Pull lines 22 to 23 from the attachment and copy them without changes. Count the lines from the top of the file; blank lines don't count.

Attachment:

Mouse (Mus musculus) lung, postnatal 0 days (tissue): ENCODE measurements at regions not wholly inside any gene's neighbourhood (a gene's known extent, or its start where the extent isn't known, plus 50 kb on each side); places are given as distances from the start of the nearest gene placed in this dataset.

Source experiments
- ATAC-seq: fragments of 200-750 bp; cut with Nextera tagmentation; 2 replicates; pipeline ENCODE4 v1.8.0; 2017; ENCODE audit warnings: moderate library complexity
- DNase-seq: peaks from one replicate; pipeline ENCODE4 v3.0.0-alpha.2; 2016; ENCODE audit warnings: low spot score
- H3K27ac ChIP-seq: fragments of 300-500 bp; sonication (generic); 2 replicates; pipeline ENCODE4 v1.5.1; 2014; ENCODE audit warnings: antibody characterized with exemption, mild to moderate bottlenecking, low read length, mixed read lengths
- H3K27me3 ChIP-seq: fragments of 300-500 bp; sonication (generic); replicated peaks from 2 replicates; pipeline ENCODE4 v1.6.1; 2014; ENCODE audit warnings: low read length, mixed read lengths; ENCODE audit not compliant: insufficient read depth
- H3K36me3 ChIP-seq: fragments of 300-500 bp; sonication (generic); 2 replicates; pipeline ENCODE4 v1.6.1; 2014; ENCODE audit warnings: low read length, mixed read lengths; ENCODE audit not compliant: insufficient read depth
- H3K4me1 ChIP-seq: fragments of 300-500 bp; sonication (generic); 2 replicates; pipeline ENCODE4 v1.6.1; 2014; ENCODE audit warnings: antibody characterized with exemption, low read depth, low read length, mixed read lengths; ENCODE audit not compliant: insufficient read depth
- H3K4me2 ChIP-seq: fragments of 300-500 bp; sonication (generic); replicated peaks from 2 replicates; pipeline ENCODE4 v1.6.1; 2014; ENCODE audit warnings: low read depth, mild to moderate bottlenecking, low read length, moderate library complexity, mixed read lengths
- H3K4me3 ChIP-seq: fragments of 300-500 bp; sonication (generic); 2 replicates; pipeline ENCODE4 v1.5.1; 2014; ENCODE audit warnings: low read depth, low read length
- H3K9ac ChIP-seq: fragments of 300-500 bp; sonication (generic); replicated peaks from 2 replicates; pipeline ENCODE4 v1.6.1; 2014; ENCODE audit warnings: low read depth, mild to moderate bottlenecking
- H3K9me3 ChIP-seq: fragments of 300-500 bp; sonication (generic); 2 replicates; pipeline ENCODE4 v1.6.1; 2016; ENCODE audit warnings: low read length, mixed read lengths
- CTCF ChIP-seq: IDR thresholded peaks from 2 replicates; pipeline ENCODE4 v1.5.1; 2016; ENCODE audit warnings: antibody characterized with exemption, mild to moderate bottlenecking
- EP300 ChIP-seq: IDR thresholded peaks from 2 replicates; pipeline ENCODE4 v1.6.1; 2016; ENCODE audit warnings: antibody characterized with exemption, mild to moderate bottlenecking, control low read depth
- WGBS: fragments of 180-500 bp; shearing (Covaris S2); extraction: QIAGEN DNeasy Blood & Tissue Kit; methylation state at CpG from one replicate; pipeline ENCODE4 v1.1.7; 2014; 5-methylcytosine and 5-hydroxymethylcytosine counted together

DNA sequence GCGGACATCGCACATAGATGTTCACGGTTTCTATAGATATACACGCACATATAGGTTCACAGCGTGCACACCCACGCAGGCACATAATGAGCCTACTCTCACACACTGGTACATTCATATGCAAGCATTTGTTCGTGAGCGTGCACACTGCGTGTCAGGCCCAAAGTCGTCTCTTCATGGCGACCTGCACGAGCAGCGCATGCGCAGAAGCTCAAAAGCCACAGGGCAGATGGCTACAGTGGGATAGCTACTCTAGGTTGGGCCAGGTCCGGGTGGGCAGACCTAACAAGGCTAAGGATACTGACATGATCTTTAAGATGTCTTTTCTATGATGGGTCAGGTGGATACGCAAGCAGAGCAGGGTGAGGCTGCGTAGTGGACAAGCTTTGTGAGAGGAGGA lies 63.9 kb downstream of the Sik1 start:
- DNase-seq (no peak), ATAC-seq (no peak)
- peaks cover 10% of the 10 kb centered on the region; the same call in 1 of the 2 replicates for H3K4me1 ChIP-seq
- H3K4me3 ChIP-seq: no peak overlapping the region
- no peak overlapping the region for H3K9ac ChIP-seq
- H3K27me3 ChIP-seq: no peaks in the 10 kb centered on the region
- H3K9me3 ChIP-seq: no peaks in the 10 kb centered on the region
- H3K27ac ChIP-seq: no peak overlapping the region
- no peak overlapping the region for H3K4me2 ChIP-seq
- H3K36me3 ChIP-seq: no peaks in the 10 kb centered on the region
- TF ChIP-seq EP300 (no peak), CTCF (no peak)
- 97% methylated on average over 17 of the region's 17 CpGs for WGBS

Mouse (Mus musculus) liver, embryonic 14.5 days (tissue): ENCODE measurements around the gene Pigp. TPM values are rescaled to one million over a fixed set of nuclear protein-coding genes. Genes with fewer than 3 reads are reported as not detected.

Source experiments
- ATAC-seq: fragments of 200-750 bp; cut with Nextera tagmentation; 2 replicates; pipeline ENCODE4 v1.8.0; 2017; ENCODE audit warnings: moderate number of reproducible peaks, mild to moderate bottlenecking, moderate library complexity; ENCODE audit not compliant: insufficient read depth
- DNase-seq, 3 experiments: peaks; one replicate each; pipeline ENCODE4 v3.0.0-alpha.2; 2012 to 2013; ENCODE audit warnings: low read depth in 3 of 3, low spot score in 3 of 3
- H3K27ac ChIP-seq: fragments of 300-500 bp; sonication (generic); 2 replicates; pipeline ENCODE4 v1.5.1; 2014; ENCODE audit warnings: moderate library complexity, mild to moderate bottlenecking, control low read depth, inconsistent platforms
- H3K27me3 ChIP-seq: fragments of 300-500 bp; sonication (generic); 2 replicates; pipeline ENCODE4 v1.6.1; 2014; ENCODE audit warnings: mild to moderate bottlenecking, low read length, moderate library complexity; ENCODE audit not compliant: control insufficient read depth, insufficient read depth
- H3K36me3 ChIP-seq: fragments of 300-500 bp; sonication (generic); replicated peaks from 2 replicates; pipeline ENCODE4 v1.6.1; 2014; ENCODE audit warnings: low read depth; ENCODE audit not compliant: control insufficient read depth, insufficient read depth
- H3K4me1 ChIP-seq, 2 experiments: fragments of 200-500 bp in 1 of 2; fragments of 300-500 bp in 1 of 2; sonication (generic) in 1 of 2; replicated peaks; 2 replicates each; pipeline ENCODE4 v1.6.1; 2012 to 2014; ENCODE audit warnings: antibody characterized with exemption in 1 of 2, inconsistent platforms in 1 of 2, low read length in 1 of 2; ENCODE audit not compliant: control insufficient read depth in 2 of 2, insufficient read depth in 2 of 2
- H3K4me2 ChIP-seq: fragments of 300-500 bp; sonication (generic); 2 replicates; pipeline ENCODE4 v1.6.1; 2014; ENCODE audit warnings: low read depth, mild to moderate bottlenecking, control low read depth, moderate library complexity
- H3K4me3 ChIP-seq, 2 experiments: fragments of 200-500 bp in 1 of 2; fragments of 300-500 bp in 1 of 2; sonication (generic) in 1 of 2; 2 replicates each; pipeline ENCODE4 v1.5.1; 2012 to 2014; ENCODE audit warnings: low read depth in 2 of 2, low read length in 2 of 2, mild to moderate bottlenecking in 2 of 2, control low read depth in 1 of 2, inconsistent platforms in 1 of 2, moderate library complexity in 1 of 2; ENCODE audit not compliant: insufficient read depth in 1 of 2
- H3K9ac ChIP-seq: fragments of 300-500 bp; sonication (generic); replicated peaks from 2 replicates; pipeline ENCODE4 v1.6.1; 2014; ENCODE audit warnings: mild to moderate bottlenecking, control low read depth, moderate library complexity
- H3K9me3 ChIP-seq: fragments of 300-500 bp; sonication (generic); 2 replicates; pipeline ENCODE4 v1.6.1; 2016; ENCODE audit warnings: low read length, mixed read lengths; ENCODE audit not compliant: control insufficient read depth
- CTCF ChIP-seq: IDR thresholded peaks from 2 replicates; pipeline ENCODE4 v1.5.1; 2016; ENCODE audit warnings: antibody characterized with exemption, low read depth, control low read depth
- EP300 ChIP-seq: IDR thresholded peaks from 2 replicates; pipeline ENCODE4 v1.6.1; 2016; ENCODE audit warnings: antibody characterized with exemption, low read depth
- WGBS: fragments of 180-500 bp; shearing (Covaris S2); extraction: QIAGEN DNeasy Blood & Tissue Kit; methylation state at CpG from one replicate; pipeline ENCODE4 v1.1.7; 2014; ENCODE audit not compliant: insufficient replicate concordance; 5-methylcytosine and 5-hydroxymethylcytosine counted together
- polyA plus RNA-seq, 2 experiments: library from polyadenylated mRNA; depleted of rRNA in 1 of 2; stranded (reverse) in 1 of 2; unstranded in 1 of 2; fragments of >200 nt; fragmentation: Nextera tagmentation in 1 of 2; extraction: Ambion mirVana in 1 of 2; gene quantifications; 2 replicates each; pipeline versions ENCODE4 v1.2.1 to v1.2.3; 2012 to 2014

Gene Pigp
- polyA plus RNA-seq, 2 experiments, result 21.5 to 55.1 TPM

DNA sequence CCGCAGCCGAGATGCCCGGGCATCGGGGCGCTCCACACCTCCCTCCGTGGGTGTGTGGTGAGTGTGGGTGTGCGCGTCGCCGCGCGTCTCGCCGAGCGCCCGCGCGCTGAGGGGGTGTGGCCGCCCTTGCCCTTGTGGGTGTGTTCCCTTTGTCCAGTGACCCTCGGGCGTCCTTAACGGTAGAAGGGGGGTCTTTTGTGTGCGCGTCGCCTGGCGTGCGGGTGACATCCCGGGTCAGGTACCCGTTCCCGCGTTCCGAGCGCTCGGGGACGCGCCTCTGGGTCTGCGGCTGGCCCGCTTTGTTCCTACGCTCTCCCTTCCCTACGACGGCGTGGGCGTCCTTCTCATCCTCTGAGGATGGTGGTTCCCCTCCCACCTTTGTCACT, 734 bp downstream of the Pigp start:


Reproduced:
- H3K9me3 ChIP-seq: no peaks in the 10 kb centered on the region
- H3K27ac ChIP-seq: no peak overlapping the region